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On p.28 (here) Reid proves that the curve $y^2=x(x-1)(x-\lambda)$ for $\lambda\neq 0,1$ has no rational paramaterisation. At one point (on p.29), he has the equation $$r^2=ap(p-q)(p-\lambda q)$$ where $p$ and $q$ are polynomials over a field $k$, and $a$, $\lambda$ are constants in the field. He then says that "by considering factorisation into primes, there exist nonzero constants $b,c,d\in k$ such that $$bp,c(p-q),d(p-\lambda q)$$ are all squares in $k[t]$.

Edit: $p$ and $q$ are known to be coprime.

I feel like this should be obvious, but I don't follow his argument. Why do we know that those factors are squares (up to units)?

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p, (p-q), (p-lambda*q) are pairwise coprime. Shared irreducible factors between r^2 and p have to appear an even number of times in p. –  T.. Nov 18 '10 at 7:14
    
For an alternative argument, see math.stackexchange.com/questions/5278/… . This can be adapted to work for the curve considered by Reid. –  Robin Chapman Nov 18 '10 at 7:37
    
Thanks for both answers. I'm not quite at the stage where I'm comfortable translating between algebra and geometry yet, but hopefully I'll get there one day. –  Lost In Math Nov 19 '10 at 7:07
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up vote 5 down vote accepted

Because $p$ and $q$ are coprime, then $p$ and $p-q$ are coprime: any irreducible factor of both would divide $p-(p-q)=q$, so it would divide both $p$ and $q$. Likewise, since $\lambda\neq 0$, $p$ and $p-\lambda q$ are coprime (same reason). And since $\lambda\neq 1$, then $p-\lambda q$ and $p-q$ are coprime; any shared factor between them is a factor of $\lambda(p-q)-(p-\lambda q) = (\lambda-1)p$ (hence of $p$) and of $(p-q)-(p-\lambda q) = (\lambda-1)q$ (hence of $q$), but $p$ and $q$ have no common factors other than units.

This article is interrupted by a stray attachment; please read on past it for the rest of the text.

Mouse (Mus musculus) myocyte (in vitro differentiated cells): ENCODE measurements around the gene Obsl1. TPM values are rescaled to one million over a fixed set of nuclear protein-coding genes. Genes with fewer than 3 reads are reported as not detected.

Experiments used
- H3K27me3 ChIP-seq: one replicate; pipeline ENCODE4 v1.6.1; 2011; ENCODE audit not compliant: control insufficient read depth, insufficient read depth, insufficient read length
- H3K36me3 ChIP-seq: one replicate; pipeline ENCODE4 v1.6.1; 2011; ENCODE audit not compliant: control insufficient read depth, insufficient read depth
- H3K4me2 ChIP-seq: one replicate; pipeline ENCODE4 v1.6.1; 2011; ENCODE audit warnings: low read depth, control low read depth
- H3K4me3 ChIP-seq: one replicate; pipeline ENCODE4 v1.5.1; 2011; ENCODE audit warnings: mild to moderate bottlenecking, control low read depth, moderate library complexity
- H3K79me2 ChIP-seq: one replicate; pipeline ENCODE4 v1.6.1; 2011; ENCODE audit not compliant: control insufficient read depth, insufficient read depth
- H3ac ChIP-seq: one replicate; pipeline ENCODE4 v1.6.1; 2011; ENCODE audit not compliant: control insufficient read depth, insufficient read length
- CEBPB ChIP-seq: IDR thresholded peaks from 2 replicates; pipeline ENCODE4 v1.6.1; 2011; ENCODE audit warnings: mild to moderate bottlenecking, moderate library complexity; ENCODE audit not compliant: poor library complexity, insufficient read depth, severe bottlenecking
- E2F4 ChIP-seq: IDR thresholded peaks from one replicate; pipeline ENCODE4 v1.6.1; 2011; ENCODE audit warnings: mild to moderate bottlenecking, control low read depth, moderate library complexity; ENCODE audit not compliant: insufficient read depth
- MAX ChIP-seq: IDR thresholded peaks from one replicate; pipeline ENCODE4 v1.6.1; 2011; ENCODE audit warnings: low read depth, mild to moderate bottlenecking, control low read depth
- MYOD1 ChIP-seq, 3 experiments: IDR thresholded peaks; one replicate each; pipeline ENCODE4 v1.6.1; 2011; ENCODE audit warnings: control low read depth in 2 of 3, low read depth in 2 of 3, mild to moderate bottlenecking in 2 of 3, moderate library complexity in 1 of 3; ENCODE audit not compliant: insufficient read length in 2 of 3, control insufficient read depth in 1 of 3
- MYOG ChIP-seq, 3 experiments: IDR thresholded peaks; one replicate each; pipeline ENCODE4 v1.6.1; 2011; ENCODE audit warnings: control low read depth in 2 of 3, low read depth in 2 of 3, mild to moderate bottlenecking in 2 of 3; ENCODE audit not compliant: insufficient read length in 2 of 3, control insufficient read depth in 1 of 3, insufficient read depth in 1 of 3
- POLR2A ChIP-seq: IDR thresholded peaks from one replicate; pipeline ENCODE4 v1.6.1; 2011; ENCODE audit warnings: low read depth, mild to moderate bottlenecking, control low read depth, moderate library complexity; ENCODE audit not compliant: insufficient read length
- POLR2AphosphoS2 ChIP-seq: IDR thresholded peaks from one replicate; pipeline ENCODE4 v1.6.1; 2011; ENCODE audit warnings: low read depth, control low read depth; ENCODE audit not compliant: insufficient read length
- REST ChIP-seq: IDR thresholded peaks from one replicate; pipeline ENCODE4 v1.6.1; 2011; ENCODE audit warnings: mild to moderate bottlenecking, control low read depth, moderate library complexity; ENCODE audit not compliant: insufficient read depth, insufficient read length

So $p$, $(p-q)$, and $(p-\lambda q)$ are pairwise coprime as well.

At this point, the argument is the same as in any UFD (e.g., the integers): you have $r^2 = xyz$, with $x$, $y$ and $z$ relatively prime; looking at each irreducible factor of $r$, and at each irreducible factor of $x$, of $y$, and of $z$, you get that each irreducible factor of $x$, of $y$, and of $z$ must appear to an even exponent, so each of $x$, $y$, and $z$ are squares.

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Thank you very much for the answer! –  Lost In Math Nov 19 '10 at 7:03
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